Jones was born in Cincinnati, and moved to Los Angeles, California, at the age of seven, where she first started singing. Jones' first taste of fame came at the age of 14, when, while still at school, she formed with Frankie Kahrl and Billy Preston the successful gospel group the Cogic Singers, with whom she recorded the album It's a Blessing. Although she remained with the group for some four years, she soon found herself drawn into the Los Angeles pop scene.
In 1964, Jones, in her late teens, was discovered by the songwriter Ed Cobb. Signing with Cobb's Greengrass Productions, she recorded her first hit record, "Heartbeat Pts 1 & 2," which Cobb wrote and produced. She toured the United States, performing on several American television programs, footage of which still exists. One performance occurred at a Rock and Soul show in Disneyland in the summer of 1965. "Heartbeat" became a rhythm and blues tune which was recorded later by Dusty Springfield, Spencer Davis and many other artists.
By then, Jones had recorded other songs for Uptown Records, a subsidiary of Capitol/EMI. Included among these was another Cobb-written song, "Tainted Love". Marc Almond of the duo Soft Cell, whose cover version of "Tainted Love" reached #1 worldwide, originally heard the song in a nightclub in Northern England. So strong was Jones's following there that she was proclaimed the "Northern Queen of Soul." Jones also recorded an album for the Uptown label entitled Come Go With Me which was released in 1966.
Jones studied piano, and acquired an advanced classical degree primarily in the works of Bach. In 1968, she joined the cast of Catch My Soul, a rock and soul version of the play Othello, which included cast members Jerry Lee Lewis, The Blossoms, and Dr. John. During the summer of 1968, she performed in a play called Revolution, at the Mark Taper Forum in Los Angeles. That winter, she joined the Los Angeles cast of Hair, the musical. Eventually, she was to meet Pam Sawyer, who asked her to write for Motown Records. Jones and Sawyer were amongst the second string of writers at Motown, but still wrote for such artists as Gladys Knight & the Pips, Commodores, The Four Tops and The Jackson 5. As Jones was also initially a singer for the label, protocol demanded a pseudonym, so for some of her earlier co-writes she used the name LaVerne Ware.
Songs that Jones's worked on during this period include The Supremes' "Have I Lost You" (writer), Marvin Gaye and Diana Ross' "My Mistake" (writer), Junior Walker's "I Ain't Goin' Nowhere" (writer/producer) and the Four Tops' "Just Seven Numbers" (writer). The most remembered song that Jones penned was Gladys Knight and the Pips' "If I Were Your Woman", which was nominated for a Grammy in 1971. However, Jones left Motown at the end of 1973, subsequent to the release of her album Share My Love.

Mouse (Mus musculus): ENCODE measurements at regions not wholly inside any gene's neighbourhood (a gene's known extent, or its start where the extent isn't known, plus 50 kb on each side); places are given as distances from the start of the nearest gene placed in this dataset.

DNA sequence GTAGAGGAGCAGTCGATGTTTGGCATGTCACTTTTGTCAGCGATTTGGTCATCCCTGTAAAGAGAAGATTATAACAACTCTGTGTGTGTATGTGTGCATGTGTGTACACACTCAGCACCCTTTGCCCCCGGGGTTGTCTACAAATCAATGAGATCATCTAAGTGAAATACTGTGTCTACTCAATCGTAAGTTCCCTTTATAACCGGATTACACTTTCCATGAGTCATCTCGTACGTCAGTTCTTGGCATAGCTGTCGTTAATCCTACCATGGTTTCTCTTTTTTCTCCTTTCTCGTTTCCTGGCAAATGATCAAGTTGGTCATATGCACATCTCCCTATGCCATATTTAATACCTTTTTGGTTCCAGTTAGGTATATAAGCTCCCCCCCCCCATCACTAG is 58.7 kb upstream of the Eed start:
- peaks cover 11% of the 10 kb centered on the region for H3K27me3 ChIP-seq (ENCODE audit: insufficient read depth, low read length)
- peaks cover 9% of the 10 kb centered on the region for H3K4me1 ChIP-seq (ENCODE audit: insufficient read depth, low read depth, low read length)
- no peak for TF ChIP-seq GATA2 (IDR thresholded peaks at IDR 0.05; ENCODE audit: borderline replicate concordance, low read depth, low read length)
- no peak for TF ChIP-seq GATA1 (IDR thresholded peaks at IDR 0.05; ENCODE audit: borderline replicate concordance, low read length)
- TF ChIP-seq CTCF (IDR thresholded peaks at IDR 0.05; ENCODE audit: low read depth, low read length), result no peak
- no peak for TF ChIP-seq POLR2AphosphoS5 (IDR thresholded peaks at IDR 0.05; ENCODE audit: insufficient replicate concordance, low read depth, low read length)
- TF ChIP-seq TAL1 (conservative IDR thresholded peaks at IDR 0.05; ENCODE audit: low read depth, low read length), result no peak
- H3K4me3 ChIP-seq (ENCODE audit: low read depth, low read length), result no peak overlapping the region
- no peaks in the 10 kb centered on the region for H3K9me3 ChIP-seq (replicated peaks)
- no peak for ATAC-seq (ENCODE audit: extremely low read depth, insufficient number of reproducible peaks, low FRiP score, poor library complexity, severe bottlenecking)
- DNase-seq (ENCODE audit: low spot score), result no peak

Jones first met Marc Bolan of T. Rex in 1969 while performing in Hair (Los Angeles cast). While touring in Europe, Bolan and Jones met for the second time at the Speakeasy in London. In 1972, she was recommended by Warner Brothers Bob Regere to sing backing vocals behind T. Rex at the Winterland in San Francisco.
Soon after joining T. Rex, Jones and Bolan became romantically involved. Together, they had a son, Rolan Bolan. She sang backing vocals and played clavinet with T. Rex from 1973 to 1977. Her rendition of "Dock of the Bay" appears as a bonus track on T.Rex's album Bolan's Zip Gun. Jones released an album in 1976, called Vixen, featuring several songs written by Bolan, and he also was the producer.
In 1977, Jones worked with the group Gonzales, producing several of their singles, and also penning the disco hit, "Haven't Stopped Dancing Yet" for the group. She toured the UK with Gonzales, first on the Bob Marley tour, and then with Osibisa.
She was the driver of the car, a Mini 1275 GT, that crashed and killed Bolan at 4:00 am on 16 September 1977 on the way home to Bolan's Richmond property. They had been out to a restaurant in Mayfair and had been drinking wine. Jones broke her jaw in the
accident and was found draped over the car's bonnet with Bolan lying on the floor. She did not learn of Bolan's death until the day of his funeral. When she was well enough to leave the hospital, she soon found that Bolan's fans had looted what was left of his possessions. Jones and Bolan were not legally married, so she was not entitled to any inheritance, except for £10,000 which Bolan had left her in his will, drafted in 1973. She was later summoned to appear in court in London on charges of being unfit to drive and driving a car in a dangerous condition. She never returned to face the allegations.
Having lost her possessions, Jones and her son moved back to Los Angeles where they stayed with Jones' family.
In 1978, she released the album Windstorm, which was a dedication to the memory of Bolan. On the back cover, it is written "Special Dedication in memory of my son's father, Marc Bolan, whom we miss very much." Her single "Bring On The Love" was a success on the American R&B chart.
Jones stayed in the music industry for several years after, releasing an album produced by Ed Cobb, titled Reunited in 1981. She also collaborated again with Billy Preston and other Cogic Singers for a 1984 reunion album The Cogic's. She has since worked as a musical supervisor for films.(Info Wikipedia)